P0150 code definition
O2 Sensor Circuit Malfunction (Bank 2 Sensor 1)
What the P0150 code means
P0150 is the OBD-II generic code indicating the O2 sensor 1 for bank 2 fails to meet the minimum or maximum voltage limits calibrated into the Engine Control Module (ECM).
What causes the P0150 code?
The ECM monitors the O2 sensor’s highest and lowest voltages. In the case of the P0150 code, the voltages coming from the O2 sensor are not within specifications.
The ECM detects a voltage problem and turns on the Check Engine Light.
Exhaust leaks in front of the sensor cause an erratic reading from the sensor.
What are the symptoms of the P0150 code?
- The engine may run excessively rich if the engine goes into an open loop.
- The engine may start to misfire if the spark plugs get fouled out over time.
- The Check Engine Light will be illuminated.
- You may have exhaust leaks at the manifold or the connection at the header pipe.
How does a mechanic diagnose the P0150 code?
Scans codes and documents freeze frame data, then clears codes to verify failure
Monitors O2 sensor data for the voltage to be switching back and forth between .2 volts and 1.2 volts, and replaces the sensor if not within specifications
Checks the O2 sensor wiring and the harness connections for any corrosion. Repairs or replaces any connections with problems
Checks the exhaust for leaks before the sensor and repairs any leaks that can cause the sensor to be affected from the leak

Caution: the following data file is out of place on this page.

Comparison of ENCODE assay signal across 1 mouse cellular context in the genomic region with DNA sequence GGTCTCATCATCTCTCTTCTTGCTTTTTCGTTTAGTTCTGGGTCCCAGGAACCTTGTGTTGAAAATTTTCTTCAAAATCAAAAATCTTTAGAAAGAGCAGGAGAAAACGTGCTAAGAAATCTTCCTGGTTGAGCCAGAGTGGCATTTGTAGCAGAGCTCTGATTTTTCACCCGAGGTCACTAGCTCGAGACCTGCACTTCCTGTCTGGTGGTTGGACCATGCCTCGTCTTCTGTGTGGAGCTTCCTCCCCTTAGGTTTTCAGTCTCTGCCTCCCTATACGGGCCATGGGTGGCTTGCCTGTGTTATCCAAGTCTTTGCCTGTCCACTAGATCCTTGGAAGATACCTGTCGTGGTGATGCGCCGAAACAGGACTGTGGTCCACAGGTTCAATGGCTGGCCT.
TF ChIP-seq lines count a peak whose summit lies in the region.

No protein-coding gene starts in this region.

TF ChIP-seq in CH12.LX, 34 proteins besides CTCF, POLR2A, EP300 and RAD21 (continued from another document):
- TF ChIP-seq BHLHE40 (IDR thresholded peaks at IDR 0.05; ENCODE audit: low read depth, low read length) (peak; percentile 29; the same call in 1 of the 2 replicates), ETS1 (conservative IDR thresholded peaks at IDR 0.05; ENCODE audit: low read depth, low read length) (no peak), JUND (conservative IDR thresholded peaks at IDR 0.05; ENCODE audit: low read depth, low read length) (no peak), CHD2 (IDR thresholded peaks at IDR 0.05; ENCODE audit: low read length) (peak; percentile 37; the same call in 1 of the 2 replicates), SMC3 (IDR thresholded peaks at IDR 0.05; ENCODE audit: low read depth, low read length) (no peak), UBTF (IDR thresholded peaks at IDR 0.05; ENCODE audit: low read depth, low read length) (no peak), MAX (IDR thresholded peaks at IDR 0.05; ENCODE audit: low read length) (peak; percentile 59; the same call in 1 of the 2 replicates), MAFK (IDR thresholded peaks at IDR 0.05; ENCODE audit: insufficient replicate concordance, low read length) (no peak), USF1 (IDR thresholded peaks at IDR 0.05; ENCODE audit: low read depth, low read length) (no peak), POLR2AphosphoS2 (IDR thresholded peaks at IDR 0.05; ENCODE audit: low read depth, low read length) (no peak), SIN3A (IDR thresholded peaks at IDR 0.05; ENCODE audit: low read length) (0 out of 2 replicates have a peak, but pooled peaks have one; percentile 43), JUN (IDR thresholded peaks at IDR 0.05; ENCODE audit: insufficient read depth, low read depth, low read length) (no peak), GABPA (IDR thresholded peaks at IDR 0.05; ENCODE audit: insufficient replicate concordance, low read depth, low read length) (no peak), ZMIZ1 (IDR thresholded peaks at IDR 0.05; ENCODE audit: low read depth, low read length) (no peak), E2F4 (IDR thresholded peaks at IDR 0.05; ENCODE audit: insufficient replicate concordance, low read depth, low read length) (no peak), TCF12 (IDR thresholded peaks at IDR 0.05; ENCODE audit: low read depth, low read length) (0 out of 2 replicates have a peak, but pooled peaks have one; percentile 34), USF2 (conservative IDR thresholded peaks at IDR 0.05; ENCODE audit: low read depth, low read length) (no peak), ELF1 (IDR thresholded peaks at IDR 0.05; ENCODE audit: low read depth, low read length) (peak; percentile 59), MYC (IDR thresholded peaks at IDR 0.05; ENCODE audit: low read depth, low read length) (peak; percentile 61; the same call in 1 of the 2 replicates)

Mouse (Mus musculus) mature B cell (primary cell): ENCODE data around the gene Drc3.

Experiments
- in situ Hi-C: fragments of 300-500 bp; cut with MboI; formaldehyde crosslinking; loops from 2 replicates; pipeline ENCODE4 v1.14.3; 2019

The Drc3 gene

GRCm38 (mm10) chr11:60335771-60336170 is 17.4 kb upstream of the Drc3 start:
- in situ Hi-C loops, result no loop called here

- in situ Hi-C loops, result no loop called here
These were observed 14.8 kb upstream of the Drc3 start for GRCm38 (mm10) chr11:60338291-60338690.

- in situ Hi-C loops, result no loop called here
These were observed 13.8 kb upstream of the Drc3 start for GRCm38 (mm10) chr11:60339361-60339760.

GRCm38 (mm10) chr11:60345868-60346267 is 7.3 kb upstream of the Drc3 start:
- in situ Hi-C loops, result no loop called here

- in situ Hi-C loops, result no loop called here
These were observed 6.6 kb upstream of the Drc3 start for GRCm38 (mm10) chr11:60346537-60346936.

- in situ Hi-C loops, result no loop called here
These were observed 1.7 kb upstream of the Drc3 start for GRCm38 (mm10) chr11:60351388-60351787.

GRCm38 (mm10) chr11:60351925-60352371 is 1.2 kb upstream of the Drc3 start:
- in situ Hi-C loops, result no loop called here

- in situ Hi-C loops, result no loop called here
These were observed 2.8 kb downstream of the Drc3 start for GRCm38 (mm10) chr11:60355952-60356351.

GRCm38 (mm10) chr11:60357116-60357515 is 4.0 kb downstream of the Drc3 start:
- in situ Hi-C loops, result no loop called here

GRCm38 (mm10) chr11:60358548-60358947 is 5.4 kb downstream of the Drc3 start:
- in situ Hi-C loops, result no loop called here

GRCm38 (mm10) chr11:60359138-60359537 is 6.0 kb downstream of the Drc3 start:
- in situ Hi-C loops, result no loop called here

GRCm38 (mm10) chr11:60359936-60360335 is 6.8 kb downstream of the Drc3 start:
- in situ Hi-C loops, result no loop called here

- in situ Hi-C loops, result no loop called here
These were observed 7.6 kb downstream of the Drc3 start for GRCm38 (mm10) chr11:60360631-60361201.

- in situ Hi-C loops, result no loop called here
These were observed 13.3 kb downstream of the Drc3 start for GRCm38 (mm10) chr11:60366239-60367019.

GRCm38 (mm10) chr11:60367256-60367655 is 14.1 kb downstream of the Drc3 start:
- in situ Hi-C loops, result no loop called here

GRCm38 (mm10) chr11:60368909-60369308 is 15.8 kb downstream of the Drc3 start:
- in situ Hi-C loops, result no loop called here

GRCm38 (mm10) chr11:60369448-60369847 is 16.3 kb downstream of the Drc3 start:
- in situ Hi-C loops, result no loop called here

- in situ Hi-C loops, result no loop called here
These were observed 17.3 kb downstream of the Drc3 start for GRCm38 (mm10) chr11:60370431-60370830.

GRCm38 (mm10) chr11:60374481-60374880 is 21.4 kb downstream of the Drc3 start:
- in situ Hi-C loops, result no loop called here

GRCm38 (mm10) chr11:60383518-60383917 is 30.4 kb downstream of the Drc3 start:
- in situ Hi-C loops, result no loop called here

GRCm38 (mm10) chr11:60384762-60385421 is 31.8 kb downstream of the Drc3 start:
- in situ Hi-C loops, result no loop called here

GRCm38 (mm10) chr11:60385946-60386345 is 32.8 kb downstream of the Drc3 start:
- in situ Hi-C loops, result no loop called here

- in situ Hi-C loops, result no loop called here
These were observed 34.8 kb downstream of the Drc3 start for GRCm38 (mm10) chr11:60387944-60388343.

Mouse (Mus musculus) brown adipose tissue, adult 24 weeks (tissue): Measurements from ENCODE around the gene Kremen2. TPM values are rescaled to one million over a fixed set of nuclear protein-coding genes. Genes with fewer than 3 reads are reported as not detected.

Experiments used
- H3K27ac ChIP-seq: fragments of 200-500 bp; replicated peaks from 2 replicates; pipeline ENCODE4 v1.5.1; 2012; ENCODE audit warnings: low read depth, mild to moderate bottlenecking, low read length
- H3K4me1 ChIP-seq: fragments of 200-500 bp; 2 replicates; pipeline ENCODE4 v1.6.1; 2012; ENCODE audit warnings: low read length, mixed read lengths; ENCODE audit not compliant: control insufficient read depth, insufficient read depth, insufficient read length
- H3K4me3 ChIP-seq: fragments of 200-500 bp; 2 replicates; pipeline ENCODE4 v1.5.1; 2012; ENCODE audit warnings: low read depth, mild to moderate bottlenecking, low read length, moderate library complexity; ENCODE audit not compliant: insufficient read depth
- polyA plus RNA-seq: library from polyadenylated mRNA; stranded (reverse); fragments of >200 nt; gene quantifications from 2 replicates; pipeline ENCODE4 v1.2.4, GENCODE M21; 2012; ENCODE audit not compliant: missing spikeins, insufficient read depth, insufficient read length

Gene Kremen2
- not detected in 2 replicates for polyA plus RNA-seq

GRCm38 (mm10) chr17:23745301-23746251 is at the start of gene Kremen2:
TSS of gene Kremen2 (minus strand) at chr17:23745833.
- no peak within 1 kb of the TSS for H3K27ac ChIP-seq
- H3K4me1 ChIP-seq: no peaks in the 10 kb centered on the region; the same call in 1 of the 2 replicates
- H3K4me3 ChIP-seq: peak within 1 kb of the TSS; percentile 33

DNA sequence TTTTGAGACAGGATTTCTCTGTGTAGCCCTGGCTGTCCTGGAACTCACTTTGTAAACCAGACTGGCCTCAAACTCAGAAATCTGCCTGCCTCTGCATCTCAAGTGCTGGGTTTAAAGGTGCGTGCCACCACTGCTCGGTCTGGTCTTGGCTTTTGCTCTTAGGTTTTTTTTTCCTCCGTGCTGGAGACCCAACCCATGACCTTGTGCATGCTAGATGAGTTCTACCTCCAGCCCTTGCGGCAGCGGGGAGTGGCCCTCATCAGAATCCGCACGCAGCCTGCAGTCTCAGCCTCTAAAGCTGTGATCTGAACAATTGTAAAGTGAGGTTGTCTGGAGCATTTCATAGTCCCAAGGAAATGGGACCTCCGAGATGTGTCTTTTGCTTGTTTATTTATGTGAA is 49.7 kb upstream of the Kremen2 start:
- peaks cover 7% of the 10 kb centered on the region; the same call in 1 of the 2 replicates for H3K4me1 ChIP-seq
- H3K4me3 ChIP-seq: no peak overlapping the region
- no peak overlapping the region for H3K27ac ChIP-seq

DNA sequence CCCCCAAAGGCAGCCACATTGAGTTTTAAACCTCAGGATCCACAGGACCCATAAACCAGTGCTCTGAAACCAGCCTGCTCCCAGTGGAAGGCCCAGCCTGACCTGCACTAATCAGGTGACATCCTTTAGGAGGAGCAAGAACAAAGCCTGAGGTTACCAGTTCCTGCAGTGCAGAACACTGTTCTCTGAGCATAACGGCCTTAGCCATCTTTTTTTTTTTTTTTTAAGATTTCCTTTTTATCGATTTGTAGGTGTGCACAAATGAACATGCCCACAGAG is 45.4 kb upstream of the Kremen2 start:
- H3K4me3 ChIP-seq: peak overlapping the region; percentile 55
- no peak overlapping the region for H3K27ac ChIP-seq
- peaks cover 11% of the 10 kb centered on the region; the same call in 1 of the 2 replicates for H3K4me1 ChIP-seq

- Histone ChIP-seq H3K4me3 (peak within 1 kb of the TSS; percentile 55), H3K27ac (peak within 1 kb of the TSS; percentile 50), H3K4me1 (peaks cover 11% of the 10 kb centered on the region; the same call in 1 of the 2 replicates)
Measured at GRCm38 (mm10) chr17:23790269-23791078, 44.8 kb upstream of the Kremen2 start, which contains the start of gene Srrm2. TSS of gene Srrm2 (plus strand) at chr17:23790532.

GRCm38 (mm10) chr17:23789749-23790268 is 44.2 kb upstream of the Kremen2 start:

Follows the manufacturer's specific pinpoint tests for further diagnosis
Common mistakes when diagnosing the P0150 code?
Follow these simple guidelines to prevent mistakes:
Fix exhaust leaks before the sensor to prevent incorrect readings.
The O2 sensor may be getting oil or coolant contaminants and should be fixed before the O2 sensor is replaced.
Repair any harness that is damaged properly - without taking shortcuts - to prevent a failed circuit.
How serious is the P0150 code?
An exhaust manifold leak can cause the O2 sensor to think there is too much oxygen in the exhaust and the ECM will enrichen the mixture to compensate, thus using excessive fuel.
The O2 sensor may not read correctly if the exhaust leaks in front of the sensor.
The ECM may stay in open loop until the O2 system is repaired or the O2 sensor starts working again, causing extended rich conditions that could possibly damage other engine components.
What repairs can fix the P0150 code?
- Replacing the O2 sensor for bank 2 sensor 1
- Repairing or replacing the wiring or connection to the O2 sensor for bank 2 sensor 1
- Repairing exhaust leaks at the manifold for bank 2
Additional comments for consideration regarding the P0150 code
The O2 sensor circuit for bank 2 sensor 1 is used to give a voltage feedback to the ECM to control the fuel-to-air ratio for the bank 2 of the engine.
Need help with a P0150 code?
YourMechanic offers certified mobile mechanics who will come to your home or office to diagnose and repair your vehicle. Get a quote and book an appointment online or speak to a service advisor at 1-800-701-6230 to have this issue resolved.
This article originally appeared on YourMechanic.com as P0150 OBD-II Trouble Code: O2 Sensor Circuit Malfunction (Bank 2, Sensor 1) and was authored by Jay Safford.